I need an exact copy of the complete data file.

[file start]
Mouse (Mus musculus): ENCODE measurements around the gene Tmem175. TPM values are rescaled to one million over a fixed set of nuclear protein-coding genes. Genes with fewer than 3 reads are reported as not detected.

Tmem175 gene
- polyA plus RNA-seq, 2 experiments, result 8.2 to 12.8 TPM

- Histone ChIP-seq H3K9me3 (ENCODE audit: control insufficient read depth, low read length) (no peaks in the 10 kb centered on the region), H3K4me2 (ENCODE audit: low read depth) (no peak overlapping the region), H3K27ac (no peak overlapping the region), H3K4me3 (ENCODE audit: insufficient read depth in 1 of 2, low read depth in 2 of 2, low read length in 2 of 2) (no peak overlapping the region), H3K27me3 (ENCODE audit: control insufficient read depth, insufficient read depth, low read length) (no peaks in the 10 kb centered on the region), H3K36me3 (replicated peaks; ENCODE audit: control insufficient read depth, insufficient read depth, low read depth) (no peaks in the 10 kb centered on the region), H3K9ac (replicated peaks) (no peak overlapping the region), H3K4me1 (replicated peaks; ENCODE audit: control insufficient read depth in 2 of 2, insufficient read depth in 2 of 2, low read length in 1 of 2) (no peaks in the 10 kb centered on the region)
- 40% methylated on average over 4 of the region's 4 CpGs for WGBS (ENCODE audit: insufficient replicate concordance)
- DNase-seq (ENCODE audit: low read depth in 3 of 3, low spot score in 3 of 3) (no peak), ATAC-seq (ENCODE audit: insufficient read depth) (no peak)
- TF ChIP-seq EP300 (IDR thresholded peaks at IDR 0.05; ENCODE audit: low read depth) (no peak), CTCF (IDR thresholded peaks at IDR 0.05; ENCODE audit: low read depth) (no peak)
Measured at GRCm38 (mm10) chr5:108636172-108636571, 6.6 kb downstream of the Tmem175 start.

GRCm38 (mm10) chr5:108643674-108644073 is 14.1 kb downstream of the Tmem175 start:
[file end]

Mouse (Mus musculus): ENCODE measurements around the gene Tmem175. TPM values are rescaled to one million over a fixed set of nuclear protein-coding genes. Genes with fewer than 3 reads are reported as not detected.

Tmem175 gene
- polyA plus RNA-seq, 2 experiments, result 8.2 to 12.8 TPM

- Histone ChIP-seq H3K9me3 (ENCODE audit: control insufficient read depth, low read length) (no peaks in the 10 kb centered on the region), H3K4me2 (ENCODE audit: low read depth) (no peak overlapping the region), H3K27ac (no peak overlapping the region), H3K4me3 (ENCODE audit: insufficient read depth in 1 of 2, low read depth in 2 of 2, low read length in 2 of 2) (no peak overlapping the region), H3K27me3 (ENCODE audit: control insufficient read depth, insufficient read depth, low read length) (no peaks in the 10 kb centered on the region), H3K36me3 (replicated peaks; ENCODE audit: control insufficient read depth, insufficient read depth, low read depth) (no peaks in the 10 kb centered on the region), H3K9ac (replicated peaks) (no peak overlapping the region), H3K4me1 (replicated peaks; ENCODE audit: control insufficient read depth in 2 of 2, insufficient read depth in 2 of 2, low read length in 1 of 2) (no peaks in the 10 kb centered on the region)
- 40% methylated on average over 4 of the region's 4 CpGs for WGBS (ENCODE audit: insufficient replicate concordance)
- DNase-seq (ENCODE audit: low read depth in 3 of 3, low spot score in 3 of 3) (no peak), ATAC-seq (ENCODE audit: insufficient read depth) (no peak)
- TF ChIP-seq EP300 (IDR thresholded peaks at IDR 0.05; ENCODE audit: low read depth) (no peak), CTCF (IDR thresholded peaks at IDR 0.05; ENCODE audit: low read depth) (no peak)
Measured at GRCm38 (mm10) chr5:108636172-108636571, 6.6 kb downstream of the Tmem175 start.

GRCm38 (mm10) chr5:108643674-108644073 is 14.1 kb downstream of the Tmem175 start: